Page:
This month’s year-over-year CPI increase follows a year of gradual acceleration in consumer price inflation, from a recent low of 1.0% year over year in June 2017. This trend reflects increases in prices for gasoline and food purchased from restaurants, as well as offsetting factors such as lower price inflation for electricity and telephone services. These movements coincide with recent improvements in the economy and the labour market, as well as an increase in oil prices.

Component highlights

Seven of eight major components rose year over year. The transportation index (+6.6%) was the largest contributor to the year-over-year increase, while the household operations, furnishings and equipment index (-0.1%) was the lone major component to decline.

Energy costs were 12.4% higher compared with June 2017, after increasing 11.6% year over year in May. Year-over-year gains in prices for gasoline (+24.6%) and fuel oil and other fuels (+25.9%) were larger in June than in May, as sustained increases in crude oil prices and exchange rate pressures continued to impact consumer prices. Prices for durable goods rose 0.6% year over year, led by growth in the purchase of passenger vehicles index (+1.8%). This gain is attributable to lower rebates on 2019 model-year vehicles.

Year-over-year gains in the price of services were lower in June (+2.2%) than in May (+2.3%), moderating the growth in the CPI. Prices for telephone services (-8.8%) continued to decline year over year, amid a series of industry-wide price promotions. Consumers paid 8.4% less for travel tours compared with June 2017. The homeowners’ replacement cost index increased less on a year-over-year basis in June (+1.4%) than in May (+2.0%).

Regional highlights

Prices rose more in six provinces in June on a year-over-year basis compared with the previous month. This growth was strongest in Prince Edward Island, where prices increased 2.9%.

The CPI in Newfoundland and Labrador rose 2.3% in June. Gasoline prices were up 16.5% in the 12 months to June after increasing 5.5% the previous month.

Seasonally adjusted monthly Consumer Price Index

On a seasonally adjusted monthly basis, the CPI rose 0.1% in June, matching the increase in May. Six of eight major components increased, while the household operations, furnishings and equipment index (-0.3%) and the recreation, education and reading index (-0.6%) both declined.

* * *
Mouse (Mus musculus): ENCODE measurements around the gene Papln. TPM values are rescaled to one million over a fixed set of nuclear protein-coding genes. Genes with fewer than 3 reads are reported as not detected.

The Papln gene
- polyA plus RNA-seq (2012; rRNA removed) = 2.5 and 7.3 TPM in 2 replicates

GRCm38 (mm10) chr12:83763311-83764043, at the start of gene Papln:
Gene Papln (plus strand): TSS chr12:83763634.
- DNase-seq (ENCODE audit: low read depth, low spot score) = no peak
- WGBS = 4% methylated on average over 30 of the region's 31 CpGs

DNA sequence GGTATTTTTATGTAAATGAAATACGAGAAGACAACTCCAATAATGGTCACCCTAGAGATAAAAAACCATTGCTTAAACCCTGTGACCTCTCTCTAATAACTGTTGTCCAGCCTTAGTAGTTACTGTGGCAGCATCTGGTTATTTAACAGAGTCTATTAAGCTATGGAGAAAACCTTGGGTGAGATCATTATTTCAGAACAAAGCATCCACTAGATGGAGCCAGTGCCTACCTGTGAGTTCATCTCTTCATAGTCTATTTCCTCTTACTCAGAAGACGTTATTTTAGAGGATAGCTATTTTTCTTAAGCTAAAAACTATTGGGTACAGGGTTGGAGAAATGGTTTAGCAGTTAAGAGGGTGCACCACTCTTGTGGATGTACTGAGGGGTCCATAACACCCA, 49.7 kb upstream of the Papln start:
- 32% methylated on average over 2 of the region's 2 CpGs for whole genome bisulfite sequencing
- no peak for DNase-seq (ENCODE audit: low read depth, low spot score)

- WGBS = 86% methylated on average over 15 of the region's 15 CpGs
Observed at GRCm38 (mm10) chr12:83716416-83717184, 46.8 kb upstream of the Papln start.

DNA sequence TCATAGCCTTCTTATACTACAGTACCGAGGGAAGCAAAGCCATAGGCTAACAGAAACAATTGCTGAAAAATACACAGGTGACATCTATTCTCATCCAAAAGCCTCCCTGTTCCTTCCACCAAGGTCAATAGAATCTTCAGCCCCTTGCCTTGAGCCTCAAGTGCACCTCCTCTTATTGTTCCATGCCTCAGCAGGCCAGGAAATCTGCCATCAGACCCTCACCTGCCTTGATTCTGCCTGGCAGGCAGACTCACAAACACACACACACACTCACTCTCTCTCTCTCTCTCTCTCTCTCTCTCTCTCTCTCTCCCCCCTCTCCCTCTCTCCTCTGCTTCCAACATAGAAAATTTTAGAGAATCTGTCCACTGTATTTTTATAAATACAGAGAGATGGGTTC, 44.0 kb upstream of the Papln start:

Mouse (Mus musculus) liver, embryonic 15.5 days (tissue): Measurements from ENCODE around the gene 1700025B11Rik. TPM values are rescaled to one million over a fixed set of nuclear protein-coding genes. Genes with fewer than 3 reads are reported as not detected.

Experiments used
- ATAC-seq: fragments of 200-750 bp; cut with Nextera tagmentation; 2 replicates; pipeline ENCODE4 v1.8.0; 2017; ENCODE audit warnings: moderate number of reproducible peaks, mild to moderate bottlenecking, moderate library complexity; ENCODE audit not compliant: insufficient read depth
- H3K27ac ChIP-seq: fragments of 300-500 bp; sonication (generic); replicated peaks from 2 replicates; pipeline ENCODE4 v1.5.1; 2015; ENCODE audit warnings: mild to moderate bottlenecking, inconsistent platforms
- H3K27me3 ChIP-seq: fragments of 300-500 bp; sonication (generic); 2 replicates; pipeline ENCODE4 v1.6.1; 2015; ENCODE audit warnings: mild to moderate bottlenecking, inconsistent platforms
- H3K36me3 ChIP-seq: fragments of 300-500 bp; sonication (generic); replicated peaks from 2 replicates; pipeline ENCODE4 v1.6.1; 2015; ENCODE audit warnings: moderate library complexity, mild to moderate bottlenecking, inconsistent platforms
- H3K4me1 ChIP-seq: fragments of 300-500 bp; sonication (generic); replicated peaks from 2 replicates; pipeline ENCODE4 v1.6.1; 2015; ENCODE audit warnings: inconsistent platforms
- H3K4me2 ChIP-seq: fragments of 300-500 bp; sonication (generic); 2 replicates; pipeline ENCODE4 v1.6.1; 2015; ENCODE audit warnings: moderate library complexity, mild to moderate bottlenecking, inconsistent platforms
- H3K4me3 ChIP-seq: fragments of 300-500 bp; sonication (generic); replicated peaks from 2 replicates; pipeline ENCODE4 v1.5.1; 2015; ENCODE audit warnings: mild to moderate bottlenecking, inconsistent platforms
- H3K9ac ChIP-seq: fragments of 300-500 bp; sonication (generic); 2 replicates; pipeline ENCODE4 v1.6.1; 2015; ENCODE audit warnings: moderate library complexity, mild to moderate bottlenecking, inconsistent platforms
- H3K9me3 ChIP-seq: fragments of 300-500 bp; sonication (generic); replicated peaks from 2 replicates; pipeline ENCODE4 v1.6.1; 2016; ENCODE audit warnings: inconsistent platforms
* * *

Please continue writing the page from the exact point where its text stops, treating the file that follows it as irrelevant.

StatsCanada

Canada: Retail trade, May 2018

Retail sales increased 2.0% in May to $50.8 billion, following a 0.9% decline in April. Sales rose in 8 of 11 subsectors, representing 70% of retail trade.

Higher sales at motor vehicle and parts dealers and at gasoline stations were the main contributors to the gain in May. Excluding these two subsectors, retail sales were up 0.9%.

After removing the effects of price changes, retail sales in volume terms increased 2.0%.

Sales rebound in several subsectors

Sales at motor vehicle and parts dealers (+3.7%) made almost a full rebound following a 3.8% decline in April, which had unseasonably cool temperatures and inclement weather in many parts of the country.

Receipts at gasoline stations (+4.3%) were up for the second month in a row, partially reflecting higher prices at the pump. Sales in volume terms at gasoline stations rose 2.7%.

General merchandise stores (+3.2%), building material and garden equipment and supplies dealers (+5.4%) and clothing and clothing accessories stores (+2.8%) also contributed to the gain. Increases in each of these subsectors more than offset the declines that had been reported in April.

Food and beverage stores (-2.1%) posted a sales decline for the fourth time in five months. The decrease in May was primarily due to lower sales at supermarkets and other grocery stores (-3.1%).

According to the Retail Commodity Survey, 20.6% of food sales took place at general merchandise stores in the first quarter of 2018 compared with 19.1% in 2017. During the same period, 75.1% of food sales came from the food and beverage stores subsector, down from 76.5% in 2017.

Higher sales in seven provinces, led by Ontario and Quebec

Seven provinces reported higher sales in May, with Ontario and Quebec more than offsetting their declines from April.

Sales in Ontario (+2.6%) increased for the fourth time in five months. Higher sales at motor vehicle and parts dealers accounted for the majority of the increase in May. Sales in the Toronto census metropolitan area (CMA) were up 1.4%.

In Quebec, sales increased 3.0%, following a 2.6% decline in April. Sales were up 1.4% in the Montréal CMA.

E-commerce sales by Canadian retailers

The figures in this section are based on unadjusted (that is, not seasonally adjusted) estimates.

On an unadjusted basis, retail e-commerce sales totalled $1.4 billion, representing 2.5% of total retail trade. On a year-over-year basis, retail e-commerce rose 16.9%, while total unadjusted sales increased 5.5%.

StatsCanada

Bank of Canada Expected to Hike on Wednesday